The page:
Bob Diamond Set to Testify on Libor-Rigging, Handicappers Weigh In on Next Barclays Boss: Roundup

Barclays division: Concord, Massachusetts-native Bob Diamond, who resigned as Barclays CEO yesterday, will testify before the British Parliament’s treasury select committee later this morning, and he’s likely to implicate the British government in the rigging of interbank lending rates in an attempt to defend his firm.

You can watch a live stream of the hearings here.

Barclays hoped it would limit exposure to the rate-rigging scandal by being the first bank to settle charges with regulators. That plan backfired, as whatever the firm saved in penalties has been lost many times in market value, not to mention the resignations of three top leaders and untold reputational damage.

Reuters likes Bill Winters, JPMorgan’s former co-head of Europe, as a candidate for the top job at Barclays. Antony Jenkins, Barclays’s head of retail banking, might go over well with politicians, says The New York Times, adding that Royal Bank of Scotland boss Stephen Hester might have some appeal.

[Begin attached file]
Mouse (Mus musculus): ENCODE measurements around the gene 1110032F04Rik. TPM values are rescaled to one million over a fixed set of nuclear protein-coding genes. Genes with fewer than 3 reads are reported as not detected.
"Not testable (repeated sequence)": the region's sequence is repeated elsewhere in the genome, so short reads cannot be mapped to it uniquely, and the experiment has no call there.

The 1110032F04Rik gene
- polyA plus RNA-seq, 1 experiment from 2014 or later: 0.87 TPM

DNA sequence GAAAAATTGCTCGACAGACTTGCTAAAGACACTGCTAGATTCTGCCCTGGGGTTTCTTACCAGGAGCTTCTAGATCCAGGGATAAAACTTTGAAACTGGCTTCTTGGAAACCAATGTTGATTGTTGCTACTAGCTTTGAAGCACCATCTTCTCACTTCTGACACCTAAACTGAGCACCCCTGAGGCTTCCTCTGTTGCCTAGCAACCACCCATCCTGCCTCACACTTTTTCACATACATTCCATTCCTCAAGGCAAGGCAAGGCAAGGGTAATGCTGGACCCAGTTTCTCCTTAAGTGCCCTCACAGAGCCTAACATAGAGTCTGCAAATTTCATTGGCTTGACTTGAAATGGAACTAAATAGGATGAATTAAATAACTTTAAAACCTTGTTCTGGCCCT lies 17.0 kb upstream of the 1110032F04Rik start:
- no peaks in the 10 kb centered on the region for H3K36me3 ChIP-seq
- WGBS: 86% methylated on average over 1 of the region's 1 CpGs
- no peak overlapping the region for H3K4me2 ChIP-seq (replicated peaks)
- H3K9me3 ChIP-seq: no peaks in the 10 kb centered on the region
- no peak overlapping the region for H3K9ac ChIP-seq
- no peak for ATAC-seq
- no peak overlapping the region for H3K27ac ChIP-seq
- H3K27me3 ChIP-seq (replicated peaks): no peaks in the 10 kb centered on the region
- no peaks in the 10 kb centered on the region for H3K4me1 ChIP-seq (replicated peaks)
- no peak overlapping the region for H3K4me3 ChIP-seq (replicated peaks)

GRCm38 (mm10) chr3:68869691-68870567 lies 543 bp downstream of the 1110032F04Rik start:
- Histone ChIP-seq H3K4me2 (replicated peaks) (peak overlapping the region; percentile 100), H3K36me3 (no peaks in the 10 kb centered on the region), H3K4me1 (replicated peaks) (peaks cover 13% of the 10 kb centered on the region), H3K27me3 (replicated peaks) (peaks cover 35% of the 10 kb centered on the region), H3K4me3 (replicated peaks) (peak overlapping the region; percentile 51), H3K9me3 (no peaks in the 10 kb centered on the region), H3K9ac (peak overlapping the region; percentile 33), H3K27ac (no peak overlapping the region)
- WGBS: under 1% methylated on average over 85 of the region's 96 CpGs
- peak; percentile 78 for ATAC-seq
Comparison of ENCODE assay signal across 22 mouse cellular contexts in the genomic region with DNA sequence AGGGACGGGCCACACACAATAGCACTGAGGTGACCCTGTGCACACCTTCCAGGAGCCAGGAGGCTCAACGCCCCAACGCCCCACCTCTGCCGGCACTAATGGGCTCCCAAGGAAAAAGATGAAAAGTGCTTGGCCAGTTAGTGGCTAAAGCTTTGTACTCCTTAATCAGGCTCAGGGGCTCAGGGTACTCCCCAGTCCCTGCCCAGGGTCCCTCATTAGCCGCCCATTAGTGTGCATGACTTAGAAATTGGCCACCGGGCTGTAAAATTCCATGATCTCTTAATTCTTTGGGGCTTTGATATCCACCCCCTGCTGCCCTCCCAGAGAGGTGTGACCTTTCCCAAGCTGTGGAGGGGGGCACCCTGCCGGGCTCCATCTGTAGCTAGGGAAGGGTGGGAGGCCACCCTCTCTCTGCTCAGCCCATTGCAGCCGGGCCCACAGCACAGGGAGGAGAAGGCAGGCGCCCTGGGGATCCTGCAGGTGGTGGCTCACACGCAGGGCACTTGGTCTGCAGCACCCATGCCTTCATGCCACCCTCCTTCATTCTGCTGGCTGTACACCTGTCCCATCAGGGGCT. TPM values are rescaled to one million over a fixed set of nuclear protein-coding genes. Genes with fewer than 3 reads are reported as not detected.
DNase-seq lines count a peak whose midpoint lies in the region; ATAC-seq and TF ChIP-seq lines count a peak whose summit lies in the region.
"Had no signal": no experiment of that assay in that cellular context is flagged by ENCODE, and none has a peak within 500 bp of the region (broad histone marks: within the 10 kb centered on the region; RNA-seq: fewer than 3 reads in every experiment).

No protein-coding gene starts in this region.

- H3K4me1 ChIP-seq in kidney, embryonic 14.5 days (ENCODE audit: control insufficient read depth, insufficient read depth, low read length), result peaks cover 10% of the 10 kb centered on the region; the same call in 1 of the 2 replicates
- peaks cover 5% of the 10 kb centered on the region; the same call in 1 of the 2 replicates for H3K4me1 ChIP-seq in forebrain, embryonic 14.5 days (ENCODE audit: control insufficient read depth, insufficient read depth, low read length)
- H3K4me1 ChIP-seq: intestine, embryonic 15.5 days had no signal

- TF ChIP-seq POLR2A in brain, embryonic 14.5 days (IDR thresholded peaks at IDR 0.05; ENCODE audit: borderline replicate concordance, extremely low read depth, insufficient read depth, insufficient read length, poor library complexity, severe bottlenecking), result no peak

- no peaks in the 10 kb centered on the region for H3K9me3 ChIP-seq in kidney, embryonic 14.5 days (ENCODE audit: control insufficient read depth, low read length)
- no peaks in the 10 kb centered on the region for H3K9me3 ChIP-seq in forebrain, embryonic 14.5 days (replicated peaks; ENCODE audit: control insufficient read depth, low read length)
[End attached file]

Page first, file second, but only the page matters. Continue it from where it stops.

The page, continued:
Graham Sharpe, a spokesman for British bookmaker William Hill, told The Observer that the firm is offering the following odds: Bill Winters, 5-4; David Roberts, 11-4; Rich Ricci, 4-1, Chris Lucas, 7-1, Naguib Kheraj 12-1, Tom Kalaris, 12-1 and Richard Meddings, 12-1.

Mr. Diamond, meanwhile, would fit in nicely at a private equity firm.

More bad headlines: Barclays has hogged the spotlight this week, a fact for which JPMorgan chief executive Jamie Dimon might be grateful. That’s because Mr. Dimon’s firm has made news over price-fixing allegations of its own—specifically, an investigation over whether a JPMorgan unit manipulated energy markets in California and the Midwest.

Trader moves: David Olson, the former JPMorgan trader whose comments to Bloomberg News on the London Whale trading losses were fodder for Sen. Jeff. Merkley during the Senate Banking Committee’s interview with Mr. Dimon last month, has joined Citigroup’s bond-trading unit.

In the event of my demise…Regulators released the public portions of nine banks’ so-called living wills—plans for dismantling banks in case of a severe crisis. You can read the documents here.

Road to Chapter 9: The first stop on the road to bankruptcy for Stockton, Calif., was a decision in 1996 to give firefighters full health benefits into retirement, the city manager says.

Lost decade: Vanity Fair looks at Steve Ballmer’s leadership at Microsoft, and finds 10 years of “astonishingly foolish management decisions.”

Greenlight for charity: David Einhorn finished third in the World Series of Poker’s $1 million buy-in tournament, good for a $4.35 million prize. Mr. Einhorn has said he’ll donate winnings to nonprofit City Year.